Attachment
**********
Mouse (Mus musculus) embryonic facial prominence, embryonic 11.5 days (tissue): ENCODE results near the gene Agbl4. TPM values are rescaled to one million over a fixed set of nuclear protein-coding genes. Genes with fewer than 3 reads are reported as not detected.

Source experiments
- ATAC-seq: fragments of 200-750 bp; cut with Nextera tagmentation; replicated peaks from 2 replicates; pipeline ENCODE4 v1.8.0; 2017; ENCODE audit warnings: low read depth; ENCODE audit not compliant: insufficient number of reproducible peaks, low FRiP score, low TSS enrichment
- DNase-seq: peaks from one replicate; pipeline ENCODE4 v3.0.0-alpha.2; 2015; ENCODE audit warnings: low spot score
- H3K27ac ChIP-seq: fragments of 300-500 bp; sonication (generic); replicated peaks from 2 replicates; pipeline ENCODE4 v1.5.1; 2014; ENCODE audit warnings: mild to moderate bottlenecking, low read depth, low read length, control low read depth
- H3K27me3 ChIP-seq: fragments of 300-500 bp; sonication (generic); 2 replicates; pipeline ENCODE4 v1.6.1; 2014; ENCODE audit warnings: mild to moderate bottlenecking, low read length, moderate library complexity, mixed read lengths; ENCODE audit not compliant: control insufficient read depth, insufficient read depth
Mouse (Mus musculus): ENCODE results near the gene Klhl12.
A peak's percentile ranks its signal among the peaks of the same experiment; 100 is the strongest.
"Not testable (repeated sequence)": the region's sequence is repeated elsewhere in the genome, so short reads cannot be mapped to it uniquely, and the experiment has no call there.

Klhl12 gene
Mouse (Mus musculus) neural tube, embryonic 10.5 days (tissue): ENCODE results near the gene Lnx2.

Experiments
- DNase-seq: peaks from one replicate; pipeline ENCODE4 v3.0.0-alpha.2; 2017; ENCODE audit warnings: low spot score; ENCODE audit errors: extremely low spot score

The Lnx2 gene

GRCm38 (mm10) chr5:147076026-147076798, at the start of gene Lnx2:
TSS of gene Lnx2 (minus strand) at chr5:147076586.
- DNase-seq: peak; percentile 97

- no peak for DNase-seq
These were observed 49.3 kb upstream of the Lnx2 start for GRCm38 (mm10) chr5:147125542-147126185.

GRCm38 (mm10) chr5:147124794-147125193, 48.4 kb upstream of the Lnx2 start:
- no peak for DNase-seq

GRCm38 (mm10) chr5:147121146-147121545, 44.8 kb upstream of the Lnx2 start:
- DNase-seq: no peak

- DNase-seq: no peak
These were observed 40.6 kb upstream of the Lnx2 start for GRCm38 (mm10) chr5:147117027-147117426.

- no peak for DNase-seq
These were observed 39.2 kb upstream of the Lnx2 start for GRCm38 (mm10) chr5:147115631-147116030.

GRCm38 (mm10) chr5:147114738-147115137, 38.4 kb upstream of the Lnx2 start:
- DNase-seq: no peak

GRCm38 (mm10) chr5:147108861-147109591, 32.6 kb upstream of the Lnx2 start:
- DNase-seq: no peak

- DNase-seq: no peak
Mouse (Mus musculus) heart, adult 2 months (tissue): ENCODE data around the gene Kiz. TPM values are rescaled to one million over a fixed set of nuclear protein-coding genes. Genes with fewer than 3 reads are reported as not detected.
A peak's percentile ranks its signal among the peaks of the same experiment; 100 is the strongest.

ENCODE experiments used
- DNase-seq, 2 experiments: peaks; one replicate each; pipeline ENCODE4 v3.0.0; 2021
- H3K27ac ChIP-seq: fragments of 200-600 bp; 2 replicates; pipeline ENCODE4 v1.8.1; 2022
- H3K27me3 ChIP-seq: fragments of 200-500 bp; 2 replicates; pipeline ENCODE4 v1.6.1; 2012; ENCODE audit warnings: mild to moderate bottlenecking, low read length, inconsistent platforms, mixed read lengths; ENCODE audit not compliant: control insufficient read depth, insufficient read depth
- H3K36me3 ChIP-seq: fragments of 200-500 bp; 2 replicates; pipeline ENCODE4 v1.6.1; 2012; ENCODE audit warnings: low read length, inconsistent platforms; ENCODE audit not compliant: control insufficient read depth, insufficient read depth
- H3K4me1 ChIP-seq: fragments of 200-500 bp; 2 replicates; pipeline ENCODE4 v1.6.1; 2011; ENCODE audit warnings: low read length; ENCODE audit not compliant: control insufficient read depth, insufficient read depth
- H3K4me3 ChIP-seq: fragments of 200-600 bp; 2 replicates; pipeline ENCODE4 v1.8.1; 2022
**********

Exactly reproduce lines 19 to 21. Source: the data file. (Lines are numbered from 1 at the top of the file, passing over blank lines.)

These were observed 49.3 kb upstream of the Lnx2 start for GRCm38 (mm10) chr5:147125542-147126185.

GRCm38 (mm10) chr5:147124794-147125193, 48.4 kb upstream of the Lnx2 start:
- no peak for DNase-seq